Last Photographed: Wednesday 4th June 2014
Originally known as Vallis Florinda ('flowering valley'), Cleeve was founded as a Cistercian abbey in 1158AD.
Cleeve was never one of the grander Cistercian houses, reaching a peak of 28 monks in 1297AD. Despite a late period of prosperity leading up to the dissolution, it was home to only 12 monks by the time it was surrendered to the crown in 1536AD.
Many of the abbey buildings survived as part of a manor house until the 17th century, by which time the estate had turned into a farm. In 1870AD, the site was acquired by the Luttrell estate of Dunster castle and turned into an early tourist attraction. It eventually passed back to the nation in 1949AD.
Although the abbey church only survives as an outline, there are a number of other surviving buildings that make Cleeve fairly unique. Of particular note is the refectory, with a mediaeval roof that can still be appreciated in all it's glory, complete with elaborate wooden carvings decorating the ceiling. The monks' dormitory is also complete, and offers a real sense of what monastic life must have been like. Also worth a mention are the 15th century wall paintings and a stunning section of unearthed thirteenth century floor tiles (enclosed and protected in recent years).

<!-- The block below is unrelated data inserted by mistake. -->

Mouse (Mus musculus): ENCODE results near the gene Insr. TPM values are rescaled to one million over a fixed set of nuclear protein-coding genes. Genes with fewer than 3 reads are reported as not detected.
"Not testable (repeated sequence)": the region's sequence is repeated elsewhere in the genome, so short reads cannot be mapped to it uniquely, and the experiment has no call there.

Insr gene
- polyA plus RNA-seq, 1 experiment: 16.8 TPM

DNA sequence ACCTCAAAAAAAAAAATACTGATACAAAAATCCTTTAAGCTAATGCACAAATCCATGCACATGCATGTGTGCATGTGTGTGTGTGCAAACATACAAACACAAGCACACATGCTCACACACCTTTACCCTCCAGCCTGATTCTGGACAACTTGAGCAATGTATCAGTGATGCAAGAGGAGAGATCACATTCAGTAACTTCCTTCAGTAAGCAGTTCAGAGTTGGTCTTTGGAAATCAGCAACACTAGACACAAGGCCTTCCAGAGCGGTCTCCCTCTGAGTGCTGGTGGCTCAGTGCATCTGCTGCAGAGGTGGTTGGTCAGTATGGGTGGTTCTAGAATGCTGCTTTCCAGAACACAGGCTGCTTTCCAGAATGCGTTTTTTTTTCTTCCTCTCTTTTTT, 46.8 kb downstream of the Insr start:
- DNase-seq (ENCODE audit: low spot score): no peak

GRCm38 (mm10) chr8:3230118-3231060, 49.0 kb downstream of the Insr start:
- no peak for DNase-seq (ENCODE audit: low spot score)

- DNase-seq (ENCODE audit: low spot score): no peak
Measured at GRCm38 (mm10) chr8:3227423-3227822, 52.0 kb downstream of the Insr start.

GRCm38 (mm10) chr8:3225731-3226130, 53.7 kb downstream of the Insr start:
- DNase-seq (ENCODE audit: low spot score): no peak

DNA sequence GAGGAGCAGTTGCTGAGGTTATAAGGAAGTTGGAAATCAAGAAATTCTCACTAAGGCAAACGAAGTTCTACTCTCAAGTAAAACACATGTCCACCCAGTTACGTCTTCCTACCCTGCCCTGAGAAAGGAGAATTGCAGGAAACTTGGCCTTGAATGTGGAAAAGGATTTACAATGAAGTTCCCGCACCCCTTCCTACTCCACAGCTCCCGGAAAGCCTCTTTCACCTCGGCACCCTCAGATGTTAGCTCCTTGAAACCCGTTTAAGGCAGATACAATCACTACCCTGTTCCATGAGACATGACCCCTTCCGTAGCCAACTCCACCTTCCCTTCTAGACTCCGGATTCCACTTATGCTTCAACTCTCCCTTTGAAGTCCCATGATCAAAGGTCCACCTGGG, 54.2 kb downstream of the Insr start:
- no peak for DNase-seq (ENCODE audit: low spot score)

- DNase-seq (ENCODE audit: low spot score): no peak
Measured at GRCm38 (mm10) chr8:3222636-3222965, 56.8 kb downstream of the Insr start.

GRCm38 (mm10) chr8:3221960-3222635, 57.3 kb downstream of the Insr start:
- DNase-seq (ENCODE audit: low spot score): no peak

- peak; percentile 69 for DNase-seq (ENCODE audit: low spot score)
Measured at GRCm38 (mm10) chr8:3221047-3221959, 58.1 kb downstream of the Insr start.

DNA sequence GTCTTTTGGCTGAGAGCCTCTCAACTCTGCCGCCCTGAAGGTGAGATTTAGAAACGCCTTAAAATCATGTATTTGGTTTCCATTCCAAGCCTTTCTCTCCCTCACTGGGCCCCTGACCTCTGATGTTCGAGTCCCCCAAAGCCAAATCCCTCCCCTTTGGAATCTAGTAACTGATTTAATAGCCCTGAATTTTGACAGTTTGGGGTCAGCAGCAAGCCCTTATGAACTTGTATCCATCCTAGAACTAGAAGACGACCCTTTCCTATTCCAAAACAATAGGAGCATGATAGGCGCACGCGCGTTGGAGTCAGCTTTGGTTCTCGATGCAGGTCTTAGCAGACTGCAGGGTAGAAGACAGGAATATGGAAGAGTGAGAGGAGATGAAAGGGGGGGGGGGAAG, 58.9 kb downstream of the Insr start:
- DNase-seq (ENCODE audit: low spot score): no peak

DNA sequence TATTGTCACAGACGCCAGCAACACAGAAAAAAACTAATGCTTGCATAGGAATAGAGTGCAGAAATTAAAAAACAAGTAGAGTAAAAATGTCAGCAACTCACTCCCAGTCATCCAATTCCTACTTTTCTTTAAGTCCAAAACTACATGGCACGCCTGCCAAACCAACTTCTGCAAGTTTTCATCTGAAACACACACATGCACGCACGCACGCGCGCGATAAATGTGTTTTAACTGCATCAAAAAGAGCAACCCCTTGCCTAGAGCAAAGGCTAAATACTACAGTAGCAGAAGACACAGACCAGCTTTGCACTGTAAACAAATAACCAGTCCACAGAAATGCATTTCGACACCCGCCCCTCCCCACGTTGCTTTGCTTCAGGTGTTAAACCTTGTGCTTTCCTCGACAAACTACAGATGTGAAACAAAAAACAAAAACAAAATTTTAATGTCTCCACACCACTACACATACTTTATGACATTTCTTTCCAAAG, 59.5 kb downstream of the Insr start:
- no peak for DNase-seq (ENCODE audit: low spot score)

Cleeve Abbey is slightly off the beaten track, and in common with many other Cistercian houses, you can't help but admire the monks' choice of location. It's easy to underestimate the magic of the place, since there's nothing here on a grand scale. Nevertheless, the tranquil setting and the impressive surviving buildings make this an evocative and atmospheric site to visit.